In an emailed response to questions, Petrobras declined to say how much oil they believe is in SEAL-11 and adjacent blocks, but said 16 wells drilled in the Sergipe deep-water area since 2008 have found several oil accumulations "that comprise a new petroleum province in the region."
The exact numbers will only be known once appraisal plans are completed sometime in 2015, a BPCL source in India said on condition of anonymity. Some industry experts worry the tests could take longer because Petrobras is currently burdened with other giant investments and is struggling to raise money.
The BPCL source said that SEAL-11 likely has between 1 billion and 2 billion barrels of "oil in place," a term than includes unrecoverable resources as well as those that can be economically produced. That amount may rise when resources in adjacent blocks are included.
If the area proves to have 3 billion barrels or more in place, it could ultimately produce 1 billion barrels based on Brazilian recovery rates of 25 percent to 30 percent of oil in place, a Brazil-based oil industry expert with direct knowledge of the drilling program said.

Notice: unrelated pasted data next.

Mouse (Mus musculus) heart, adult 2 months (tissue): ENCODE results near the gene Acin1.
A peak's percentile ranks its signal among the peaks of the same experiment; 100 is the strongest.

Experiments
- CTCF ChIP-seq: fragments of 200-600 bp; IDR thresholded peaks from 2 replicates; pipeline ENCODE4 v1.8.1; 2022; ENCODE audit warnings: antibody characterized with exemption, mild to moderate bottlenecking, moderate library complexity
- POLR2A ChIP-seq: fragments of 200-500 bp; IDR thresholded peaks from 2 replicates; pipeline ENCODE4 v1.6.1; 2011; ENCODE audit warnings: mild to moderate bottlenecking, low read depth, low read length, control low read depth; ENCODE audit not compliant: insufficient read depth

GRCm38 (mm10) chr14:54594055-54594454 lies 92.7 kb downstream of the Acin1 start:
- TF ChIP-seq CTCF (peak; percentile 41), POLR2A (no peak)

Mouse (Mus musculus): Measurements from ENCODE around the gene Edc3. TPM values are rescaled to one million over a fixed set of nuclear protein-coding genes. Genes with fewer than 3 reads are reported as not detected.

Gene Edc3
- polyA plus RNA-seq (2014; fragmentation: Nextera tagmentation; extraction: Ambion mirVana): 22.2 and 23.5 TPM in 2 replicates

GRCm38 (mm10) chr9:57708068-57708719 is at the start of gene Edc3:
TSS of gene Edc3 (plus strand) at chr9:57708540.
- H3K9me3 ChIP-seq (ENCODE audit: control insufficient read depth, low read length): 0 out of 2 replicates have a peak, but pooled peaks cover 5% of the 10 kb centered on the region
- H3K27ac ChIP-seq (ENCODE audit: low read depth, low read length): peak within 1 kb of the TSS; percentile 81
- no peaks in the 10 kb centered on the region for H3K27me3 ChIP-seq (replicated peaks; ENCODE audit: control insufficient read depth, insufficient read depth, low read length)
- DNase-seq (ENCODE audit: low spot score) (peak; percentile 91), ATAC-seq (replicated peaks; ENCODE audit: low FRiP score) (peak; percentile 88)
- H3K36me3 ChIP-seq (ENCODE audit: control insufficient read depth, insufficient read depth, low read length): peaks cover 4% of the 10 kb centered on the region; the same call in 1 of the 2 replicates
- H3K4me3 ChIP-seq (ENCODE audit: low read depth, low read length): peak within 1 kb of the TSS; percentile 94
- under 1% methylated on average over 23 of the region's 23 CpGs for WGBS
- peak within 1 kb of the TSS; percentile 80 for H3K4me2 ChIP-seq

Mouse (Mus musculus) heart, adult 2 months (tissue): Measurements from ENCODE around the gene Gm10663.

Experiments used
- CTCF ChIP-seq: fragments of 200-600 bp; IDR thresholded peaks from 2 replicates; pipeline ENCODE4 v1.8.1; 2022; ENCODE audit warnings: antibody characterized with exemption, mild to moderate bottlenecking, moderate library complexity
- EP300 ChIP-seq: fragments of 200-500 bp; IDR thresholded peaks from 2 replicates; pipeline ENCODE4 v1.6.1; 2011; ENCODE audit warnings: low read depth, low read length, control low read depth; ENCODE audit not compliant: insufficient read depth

Petrobras and its partners continue to drill in the area and have asked the ANP to approve eight discovery evaluation plans for the offshore region, the last step before a field is declared commercially viable.
GIANT OR SUPER-GIANT?
In addition to SEAL-11, Petrobras has made at least eight strikes in the neighboring SEAL-10 block, which it owns by itself, and two more strikes in the nearby SEAL-4 block, owned 75 percent by Petrobras and 25 percent by India's Oil & Natural Gas Corp
Strikes do not necessarily indicate the discovery of commercial quantities of oil or gas. All oil and gas found while drilling, however insignificant, must be reported to the ANP.
Petrobras' reluctance to estimate reserves at the Sergipe field is not unusual in the oil industry, where many companies will only confirm reserve estimates after extensive drilling.
That is in contrast to Brazil's eagerness to tout the super-giant Libra area in the Santos Basin. In May the ANP said Libra has 8 billion to 12 billion barrels of recoverable oil based on the drilling of a single well. The government plans to auction production rights for Libra, Brazil's biggest-ever oil discovery, on October 21.